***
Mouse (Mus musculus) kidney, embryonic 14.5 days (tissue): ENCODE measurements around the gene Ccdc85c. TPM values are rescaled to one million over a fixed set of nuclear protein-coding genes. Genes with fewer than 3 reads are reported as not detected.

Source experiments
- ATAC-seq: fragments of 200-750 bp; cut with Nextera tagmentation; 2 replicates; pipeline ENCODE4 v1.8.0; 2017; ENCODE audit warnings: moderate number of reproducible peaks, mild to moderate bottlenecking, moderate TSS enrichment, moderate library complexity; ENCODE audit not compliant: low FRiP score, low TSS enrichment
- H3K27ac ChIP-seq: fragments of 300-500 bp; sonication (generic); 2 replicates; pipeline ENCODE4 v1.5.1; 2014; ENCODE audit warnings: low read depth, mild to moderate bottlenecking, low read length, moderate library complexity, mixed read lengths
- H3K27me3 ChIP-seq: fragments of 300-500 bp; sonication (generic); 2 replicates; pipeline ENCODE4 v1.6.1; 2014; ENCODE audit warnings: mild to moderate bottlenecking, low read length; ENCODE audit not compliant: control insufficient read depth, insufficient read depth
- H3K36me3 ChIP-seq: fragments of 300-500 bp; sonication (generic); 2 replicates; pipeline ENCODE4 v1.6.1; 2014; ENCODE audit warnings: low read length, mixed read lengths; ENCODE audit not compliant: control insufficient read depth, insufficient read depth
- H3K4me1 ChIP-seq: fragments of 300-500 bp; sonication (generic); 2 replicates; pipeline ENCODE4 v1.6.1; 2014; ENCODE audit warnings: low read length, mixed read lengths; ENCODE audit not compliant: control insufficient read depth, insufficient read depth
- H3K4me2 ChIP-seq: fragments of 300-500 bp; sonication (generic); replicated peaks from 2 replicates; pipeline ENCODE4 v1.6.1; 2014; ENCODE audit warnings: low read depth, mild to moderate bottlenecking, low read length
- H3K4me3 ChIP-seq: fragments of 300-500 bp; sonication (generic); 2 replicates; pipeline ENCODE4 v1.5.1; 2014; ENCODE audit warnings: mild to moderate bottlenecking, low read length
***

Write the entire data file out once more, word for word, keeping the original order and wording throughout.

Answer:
Mouse (Mus musculus) kidney, embryonic 14.5 days (tissue): ENCODE measurements around the gene Ccdc85c. TPM values are rescaled to one million over a fixed set of nuclear protein-coding genes. Genes with fewer than 3 reads are reported as not detected.

Source experiments
- ATAC-seq: fragments of 200-750 bp; cut with Nextera tagmentation; 2 replicates; pipeline ENCODE4 v1.8.0; 2017; ENCODE audit warnings: moderate number of reproducible peaks, mild to moderate bottlenecking, moderate TSS enrichment, moderate library complexity; ENCODE audit not compliant: low FRiP score, low TSS enrichment
- H3K27ac ChIP-seq: fragments of 300-500 bp; sonication (generic); 2 replicates; pipeline ENCODE4 v1.5.1; 2014; ENCODE audit warnings: low read depth, mild to moderate bottlenecking, low read length, moderate library complexity, mixed read lengths
- H3K27me3 ChIP-seq: fragments of 300-500 bp; sonication (generic); 2 replicates; pipeline ENCODE4 v1.6.1; 2014; ENCODE audit warnings: mild to moderate bottlenecking, low read length; ENCODE audit not compliant: control insufficient read depth, insufficient read depth
- H3K36me3 ChIP-seq: fragments of 300-500 bp; sonication (generic); 2 replicates; pipeline ENCODE4 v1.6.1; 2014; ENCODE audit warnings: low read length, mixed read lengths; ENCODE audit not compliant: control insufficient read depth, insufficient read depth
- H3K4me1 ChIP-seq: fragments of 300-500 bp; sonication (generic); 2 replicates; pipeline ENCODE4 v1.6.1; 2014; ENCODE audit warnings: low read length, mixed read lengths; ENCODE audit not compliant: control insufficient read depth, insufficient read depth
- H3K4me2 ChIP-seq: fragments of 300-500 bp; sonication (generic); replicated peaks from 2 replicates; pipeline ENCODE4 v1.6.1; 2014; ENCODE audit warnings: low read depth, mild to moderate bottlenecking, low read length
- H3K4me3 ChIP-seq: fragments of 300-500 bp; sonication (generic); 2 replicates; pipeline ENCODE4 v1.5.1; 2014; ENCODE audit warnings: mild to moderate bottlenecking, low read length